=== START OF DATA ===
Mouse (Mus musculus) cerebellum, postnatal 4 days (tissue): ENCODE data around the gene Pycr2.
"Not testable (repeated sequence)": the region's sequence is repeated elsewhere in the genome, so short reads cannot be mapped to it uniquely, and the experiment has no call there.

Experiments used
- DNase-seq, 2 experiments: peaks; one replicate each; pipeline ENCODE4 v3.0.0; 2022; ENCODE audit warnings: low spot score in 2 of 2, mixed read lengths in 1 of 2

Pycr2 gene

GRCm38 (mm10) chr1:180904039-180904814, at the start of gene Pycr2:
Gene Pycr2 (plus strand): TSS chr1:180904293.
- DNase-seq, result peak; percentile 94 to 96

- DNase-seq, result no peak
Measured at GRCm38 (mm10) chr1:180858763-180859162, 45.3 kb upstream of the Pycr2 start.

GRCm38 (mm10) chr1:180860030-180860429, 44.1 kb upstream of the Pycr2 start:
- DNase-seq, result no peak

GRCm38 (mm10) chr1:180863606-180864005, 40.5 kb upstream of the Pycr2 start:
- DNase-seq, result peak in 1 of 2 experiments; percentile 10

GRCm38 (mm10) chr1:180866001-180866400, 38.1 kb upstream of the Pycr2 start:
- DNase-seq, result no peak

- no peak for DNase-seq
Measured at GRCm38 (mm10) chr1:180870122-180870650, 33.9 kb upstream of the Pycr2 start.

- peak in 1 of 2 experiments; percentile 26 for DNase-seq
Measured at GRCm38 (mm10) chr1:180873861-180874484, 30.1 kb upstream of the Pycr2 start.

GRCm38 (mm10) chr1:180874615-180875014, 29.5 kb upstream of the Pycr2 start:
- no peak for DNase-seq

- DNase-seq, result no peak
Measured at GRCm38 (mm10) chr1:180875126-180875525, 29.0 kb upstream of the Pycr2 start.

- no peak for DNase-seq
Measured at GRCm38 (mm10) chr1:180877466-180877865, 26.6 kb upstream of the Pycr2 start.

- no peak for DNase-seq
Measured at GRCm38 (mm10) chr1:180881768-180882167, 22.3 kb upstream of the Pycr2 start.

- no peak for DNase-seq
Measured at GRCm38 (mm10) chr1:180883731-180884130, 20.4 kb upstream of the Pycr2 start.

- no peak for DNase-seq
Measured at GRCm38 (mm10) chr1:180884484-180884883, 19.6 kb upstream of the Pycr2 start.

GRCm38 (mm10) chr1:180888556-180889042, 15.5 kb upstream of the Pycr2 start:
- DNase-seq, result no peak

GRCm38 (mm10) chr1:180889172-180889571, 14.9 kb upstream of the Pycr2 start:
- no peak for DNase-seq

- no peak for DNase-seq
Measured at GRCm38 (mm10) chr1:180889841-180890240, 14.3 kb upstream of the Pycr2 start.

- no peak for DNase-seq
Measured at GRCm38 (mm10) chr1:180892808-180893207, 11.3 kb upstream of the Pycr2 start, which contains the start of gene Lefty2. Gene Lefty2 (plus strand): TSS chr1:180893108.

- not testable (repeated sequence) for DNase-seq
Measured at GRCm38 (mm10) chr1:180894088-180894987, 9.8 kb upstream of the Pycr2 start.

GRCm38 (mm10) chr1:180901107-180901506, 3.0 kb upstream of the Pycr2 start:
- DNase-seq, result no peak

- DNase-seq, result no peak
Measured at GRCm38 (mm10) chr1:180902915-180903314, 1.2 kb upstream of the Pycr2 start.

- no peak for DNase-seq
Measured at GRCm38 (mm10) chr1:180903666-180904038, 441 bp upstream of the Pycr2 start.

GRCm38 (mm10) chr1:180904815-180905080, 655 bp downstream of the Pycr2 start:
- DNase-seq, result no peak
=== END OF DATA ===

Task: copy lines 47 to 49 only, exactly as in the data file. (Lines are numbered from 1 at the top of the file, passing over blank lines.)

- no peak for DNase-seq
Measured at GRCm38 (mm10) chr1:180903666-180904038, 441 bp upstream of the Pycr2 start.

GRCm38 (mm10) chr1:180904815-180905080, 655 bp downstream of the Pycr2 start: